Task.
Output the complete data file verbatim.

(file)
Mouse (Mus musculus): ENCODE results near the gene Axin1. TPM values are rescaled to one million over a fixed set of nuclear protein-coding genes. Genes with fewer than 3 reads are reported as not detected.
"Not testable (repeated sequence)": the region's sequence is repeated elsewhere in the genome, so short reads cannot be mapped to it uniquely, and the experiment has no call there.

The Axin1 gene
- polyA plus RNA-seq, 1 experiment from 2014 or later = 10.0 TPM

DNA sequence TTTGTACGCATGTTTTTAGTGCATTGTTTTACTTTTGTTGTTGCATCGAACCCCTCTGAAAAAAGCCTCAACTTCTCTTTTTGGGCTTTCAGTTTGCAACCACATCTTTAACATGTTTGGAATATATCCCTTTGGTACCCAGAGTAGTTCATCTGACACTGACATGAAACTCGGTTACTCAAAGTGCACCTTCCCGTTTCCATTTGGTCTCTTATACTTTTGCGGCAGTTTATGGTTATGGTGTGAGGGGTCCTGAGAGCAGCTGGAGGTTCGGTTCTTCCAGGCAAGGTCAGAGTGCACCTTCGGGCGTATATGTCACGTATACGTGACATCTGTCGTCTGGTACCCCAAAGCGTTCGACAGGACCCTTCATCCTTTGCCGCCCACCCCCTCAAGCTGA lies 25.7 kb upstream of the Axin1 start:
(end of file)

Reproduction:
Mouse (Mus musculus): ENCODE results near the gene Axin1. TPM values are rescaled to one million over a fixed set of nuclear protein-coding genes. Genes with fewer than 3 reads are reported as not detected.
"Not testable (repeated sequence)": the region's sequence is repeated elsewhere in the genome, so short reads cannot be mapped to it uniquely, and the experiment has no call there.

The Axin1 gene
- polyA plus RNA-seq, 1 experiment from 2014 or later = 10.0 TPM

DNA sequence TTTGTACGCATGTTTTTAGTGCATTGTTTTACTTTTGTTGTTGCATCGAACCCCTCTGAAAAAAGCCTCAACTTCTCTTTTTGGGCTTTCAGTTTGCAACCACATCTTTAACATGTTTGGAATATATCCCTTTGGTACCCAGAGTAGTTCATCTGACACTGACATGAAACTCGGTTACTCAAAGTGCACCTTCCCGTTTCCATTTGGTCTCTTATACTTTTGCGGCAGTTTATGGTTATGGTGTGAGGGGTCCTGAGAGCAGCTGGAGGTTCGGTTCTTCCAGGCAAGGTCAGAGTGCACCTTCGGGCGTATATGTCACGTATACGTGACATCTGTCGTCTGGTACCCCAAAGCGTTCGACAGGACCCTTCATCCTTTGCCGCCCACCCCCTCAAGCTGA lies 25.7 kb upstream of the Axin1 start: